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COARSEGOLD, Calif. (AP) -- When it comes to controlling California's flashy Las Vegas-style casinos, the stakes are enormous for tribes who own the gambling operations that collectively generate billions of dollars a year to sustain Native Americans up and down the state.
With this backdrop, several tribes in the past two years have fallen into nasty, sometimes violent, power struggles pitting factions and families against one another.
The most recent case, involving the Picayune Rancheria of Chukchansi Indians near Yosemite National Park, climaxed in an armed raid on Oct. 9 by one faction that caused gamblers to flee, leaving their chips on the table.
The National Indian Gaming Commission, which regulates Indian casinos, and a federal judge shut down the Chukchansi Gold Resort and Casino, citing safety concerns. Charges have been filed against 15 men — two tribal council members, the tribal police chief and a hired security team that included a former sheriff's deputy and onetime Marine, and a former Navy Seal.
The casino remains closed — with estimated losses in the millions each week — because rivals have yet to diffuse what U.S. District Judge J. Lawrence O'Neill of Fresno called an "explosive keg" of emotions.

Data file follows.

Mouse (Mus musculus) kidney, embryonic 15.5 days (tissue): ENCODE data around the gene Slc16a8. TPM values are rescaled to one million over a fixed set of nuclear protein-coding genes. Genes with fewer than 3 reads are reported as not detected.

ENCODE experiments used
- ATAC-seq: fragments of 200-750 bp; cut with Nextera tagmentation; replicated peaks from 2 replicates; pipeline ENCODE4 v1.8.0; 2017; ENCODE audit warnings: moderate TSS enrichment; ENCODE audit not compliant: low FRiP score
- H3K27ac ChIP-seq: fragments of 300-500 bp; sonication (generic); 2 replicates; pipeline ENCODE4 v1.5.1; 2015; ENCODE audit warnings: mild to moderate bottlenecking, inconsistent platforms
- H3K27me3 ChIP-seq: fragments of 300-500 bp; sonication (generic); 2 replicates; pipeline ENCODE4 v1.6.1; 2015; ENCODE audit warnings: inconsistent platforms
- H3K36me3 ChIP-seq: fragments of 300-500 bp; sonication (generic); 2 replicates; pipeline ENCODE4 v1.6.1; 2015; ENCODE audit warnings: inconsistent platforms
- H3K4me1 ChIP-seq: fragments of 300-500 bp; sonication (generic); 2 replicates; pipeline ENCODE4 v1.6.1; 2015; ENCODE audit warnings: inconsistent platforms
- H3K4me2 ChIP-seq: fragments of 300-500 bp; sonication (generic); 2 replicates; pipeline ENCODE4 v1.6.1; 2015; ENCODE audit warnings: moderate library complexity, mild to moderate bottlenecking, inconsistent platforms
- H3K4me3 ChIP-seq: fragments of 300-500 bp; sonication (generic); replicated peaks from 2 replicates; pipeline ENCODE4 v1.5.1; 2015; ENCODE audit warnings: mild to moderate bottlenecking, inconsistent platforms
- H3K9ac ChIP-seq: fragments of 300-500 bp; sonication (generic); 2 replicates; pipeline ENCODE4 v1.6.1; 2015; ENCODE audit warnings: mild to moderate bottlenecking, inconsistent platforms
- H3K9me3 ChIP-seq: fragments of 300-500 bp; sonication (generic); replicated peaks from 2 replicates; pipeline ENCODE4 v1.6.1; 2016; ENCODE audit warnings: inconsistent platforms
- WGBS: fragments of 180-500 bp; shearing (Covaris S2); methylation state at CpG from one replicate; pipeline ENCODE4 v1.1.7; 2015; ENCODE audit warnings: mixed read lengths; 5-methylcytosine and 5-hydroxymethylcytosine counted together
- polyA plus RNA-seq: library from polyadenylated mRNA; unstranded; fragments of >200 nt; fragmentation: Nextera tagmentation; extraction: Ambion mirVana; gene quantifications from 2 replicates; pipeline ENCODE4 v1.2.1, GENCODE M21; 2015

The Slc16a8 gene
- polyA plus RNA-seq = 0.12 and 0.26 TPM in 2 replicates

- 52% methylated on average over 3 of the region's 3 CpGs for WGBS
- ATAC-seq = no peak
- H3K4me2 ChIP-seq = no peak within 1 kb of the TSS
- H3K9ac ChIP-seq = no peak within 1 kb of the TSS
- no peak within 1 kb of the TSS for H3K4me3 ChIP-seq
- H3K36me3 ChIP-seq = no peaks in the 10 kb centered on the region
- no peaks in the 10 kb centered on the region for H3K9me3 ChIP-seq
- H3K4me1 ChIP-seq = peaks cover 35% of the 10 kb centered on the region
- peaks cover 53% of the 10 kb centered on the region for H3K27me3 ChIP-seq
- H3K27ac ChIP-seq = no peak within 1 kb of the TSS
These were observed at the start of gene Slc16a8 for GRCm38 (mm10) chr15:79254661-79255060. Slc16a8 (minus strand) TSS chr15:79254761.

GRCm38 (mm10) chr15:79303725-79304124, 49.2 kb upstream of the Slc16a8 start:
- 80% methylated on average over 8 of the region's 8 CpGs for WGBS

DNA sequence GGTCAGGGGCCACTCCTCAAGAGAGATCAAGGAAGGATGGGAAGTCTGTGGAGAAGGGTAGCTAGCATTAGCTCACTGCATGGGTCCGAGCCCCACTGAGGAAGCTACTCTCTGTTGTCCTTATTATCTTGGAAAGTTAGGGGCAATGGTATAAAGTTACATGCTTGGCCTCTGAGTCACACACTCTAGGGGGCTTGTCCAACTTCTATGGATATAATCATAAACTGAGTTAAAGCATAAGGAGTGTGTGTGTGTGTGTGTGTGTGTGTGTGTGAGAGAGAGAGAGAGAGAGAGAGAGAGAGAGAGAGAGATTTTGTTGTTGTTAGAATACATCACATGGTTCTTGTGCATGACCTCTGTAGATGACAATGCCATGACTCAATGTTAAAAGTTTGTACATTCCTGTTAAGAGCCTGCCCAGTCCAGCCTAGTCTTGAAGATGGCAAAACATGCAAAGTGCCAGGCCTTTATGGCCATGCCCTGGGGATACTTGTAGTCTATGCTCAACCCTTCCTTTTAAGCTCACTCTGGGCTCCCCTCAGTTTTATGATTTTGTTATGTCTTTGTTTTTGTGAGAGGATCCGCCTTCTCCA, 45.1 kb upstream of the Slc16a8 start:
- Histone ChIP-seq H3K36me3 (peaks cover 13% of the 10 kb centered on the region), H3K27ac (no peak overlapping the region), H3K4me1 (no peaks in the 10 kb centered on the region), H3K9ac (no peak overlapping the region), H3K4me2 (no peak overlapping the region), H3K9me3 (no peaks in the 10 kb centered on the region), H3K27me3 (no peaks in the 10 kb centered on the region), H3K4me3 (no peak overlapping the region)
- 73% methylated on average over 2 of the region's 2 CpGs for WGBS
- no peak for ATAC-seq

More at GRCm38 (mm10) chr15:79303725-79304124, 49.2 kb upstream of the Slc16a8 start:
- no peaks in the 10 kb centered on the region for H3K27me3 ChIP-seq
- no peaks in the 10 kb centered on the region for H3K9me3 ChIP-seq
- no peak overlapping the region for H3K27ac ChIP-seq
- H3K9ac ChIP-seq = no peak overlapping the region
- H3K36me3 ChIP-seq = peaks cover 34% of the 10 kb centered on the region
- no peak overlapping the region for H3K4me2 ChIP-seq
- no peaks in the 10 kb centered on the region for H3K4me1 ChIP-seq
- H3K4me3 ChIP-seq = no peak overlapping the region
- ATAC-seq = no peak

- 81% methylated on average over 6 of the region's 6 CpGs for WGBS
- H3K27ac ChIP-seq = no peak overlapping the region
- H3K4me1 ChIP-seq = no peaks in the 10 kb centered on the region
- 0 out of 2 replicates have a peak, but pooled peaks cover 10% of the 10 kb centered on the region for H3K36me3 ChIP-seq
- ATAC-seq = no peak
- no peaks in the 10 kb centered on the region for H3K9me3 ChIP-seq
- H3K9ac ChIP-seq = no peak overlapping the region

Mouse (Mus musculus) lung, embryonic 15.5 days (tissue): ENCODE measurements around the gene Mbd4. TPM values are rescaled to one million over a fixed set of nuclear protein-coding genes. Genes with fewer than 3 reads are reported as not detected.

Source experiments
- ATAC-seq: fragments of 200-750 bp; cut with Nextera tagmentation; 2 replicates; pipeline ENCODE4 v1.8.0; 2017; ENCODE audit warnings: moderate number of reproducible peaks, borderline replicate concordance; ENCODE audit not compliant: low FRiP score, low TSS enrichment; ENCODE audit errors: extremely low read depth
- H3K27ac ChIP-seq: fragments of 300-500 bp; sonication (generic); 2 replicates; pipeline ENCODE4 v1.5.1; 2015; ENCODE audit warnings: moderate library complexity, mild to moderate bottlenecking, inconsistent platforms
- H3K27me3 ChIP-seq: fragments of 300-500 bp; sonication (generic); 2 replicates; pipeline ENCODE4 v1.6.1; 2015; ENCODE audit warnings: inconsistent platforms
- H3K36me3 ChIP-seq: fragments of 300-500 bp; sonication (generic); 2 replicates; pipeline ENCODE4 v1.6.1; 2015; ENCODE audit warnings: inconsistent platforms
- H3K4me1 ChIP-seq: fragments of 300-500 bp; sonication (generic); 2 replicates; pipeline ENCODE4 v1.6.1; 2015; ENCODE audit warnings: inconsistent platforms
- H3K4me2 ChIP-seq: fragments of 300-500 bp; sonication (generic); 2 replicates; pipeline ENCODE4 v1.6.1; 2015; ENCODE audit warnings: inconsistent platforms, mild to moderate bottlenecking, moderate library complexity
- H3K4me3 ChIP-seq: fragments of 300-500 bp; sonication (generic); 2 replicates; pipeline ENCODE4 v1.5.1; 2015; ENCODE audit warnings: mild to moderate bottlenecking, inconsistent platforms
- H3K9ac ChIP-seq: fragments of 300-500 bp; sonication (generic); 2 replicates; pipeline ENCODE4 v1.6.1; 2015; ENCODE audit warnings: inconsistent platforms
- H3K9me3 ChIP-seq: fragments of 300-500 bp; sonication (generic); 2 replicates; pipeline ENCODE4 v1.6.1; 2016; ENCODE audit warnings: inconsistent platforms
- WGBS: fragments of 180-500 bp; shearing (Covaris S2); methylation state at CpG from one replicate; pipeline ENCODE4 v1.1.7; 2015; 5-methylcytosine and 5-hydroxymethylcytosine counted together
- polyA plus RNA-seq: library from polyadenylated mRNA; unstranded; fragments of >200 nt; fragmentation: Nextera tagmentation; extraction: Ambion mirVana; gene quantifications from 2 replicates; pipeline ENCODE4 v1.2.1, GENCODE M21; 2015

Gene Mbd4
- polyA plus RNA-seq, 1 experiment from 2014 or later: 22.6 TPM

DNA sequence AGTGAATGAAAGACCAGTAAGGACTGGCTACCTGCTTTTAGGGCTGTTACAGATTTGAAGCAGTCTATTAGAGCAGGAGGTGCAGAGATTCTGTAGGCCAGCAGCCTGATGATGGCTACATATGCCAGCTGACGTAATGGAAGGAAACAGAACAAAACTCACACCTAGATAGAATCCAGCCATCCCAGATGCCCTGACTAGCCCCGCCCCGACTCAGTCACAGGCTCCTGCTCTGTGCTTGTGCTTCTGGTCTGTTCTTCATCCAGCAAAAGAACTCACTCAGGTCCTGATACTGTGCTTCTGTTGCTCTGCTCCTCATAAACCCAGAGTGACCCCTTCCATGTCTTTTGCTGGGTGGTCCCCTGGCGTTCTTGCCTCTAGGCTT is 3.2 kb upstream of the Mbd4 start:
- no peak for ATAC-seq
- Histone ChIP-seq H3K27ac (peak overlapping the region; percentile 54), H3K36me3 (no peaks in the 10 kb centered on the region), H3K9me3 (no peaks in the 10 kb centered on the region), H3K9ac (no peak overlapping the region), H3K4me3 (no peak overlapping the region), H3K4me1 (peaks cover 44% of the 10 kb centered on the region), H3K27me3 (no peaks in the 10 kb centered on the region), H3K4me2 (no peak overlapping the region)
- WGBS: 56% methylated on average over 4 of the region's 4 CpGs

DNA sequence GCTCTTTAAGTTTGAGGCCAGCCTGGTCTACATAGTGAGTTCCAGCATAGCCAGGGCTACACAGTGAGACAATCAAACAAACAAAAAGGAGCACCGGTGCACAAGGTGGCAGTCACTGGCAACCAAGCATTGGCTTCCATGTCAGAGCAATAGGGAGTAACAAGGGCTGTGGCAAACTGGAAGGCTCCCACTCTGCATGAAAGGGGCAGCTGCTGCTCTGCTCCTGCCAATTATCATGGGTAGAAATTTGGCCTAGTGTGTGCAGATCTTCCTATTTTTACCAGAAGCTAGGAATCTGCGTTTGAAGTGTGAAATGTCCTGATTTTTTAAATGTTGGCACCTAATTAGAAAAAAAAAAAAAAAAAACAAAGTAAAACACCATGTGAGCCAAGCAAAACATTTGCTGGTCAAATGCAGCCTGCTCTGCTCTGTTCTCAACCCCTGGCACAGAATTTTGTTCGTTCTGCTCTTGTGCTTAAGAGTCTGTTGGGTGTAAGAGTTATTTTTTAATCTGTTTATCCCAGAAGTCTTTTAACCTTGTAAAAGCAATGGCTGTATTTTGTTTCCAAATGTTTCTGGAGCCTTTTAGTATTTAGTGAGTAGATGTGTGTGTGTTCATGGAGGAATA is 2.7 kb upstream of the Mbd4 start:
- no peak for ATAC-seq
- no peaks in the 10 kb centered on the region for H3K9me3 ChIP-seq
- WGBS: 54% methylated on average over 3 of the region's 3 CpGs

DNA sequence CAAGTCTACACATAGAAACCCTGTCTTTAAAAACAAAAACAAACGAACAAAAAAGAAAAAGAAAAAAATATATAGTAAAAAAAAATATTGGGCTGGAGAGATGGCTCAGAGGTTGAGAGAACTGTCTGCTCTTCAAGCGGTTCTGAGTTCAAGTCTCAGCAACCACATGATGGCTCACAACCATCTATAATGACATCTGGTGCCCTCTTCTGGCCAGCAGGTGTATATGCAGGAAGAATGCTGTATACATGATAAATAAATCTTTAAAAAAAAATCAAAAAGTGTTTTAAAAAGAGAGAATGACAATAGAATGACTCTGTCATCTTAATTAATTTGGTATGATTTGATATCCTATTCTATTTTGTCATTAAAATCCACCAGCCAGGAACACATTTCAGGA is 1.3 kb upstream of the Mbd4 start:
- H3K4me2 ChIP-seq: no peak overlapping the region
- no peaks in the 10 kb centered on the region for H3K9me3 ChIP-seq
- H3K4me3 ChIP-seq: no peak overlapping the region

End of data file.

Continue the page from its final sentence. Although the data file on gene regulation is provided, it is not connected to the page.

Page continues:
"It's a classic struggle over money and tribal rights and control for what everybody recognizes is a very lucrative enterprise," said Denise Runge, a gambling industry researcher at Helena College University of Montana.
"All of a sudden, you've got a government with a lot of responsibility and a lot of clout that didn't develop over decades like a lot of our other government institutions," said Phil Hogen, former chair of the National Indian Gaming Commission.
Simmering tensions erupted last month at Chukchansi when a security team led by former tribal leader Tex McDonald stormed the casino. They were armed with firearms and stun guns and detained security officers.
Madera County Sheriff's deputies intervened. Prosecutors filed charges, including kidnapping, false imprisonment and assault against the men. Most have been arrested or have surrendered. McDonald is in jail with bail set at $2.4 million. His attorney did not respond to requests for comment.
Meanwhile, Chukchansi's financial losses are unclear because Indian casinos are not required to disclose earnings.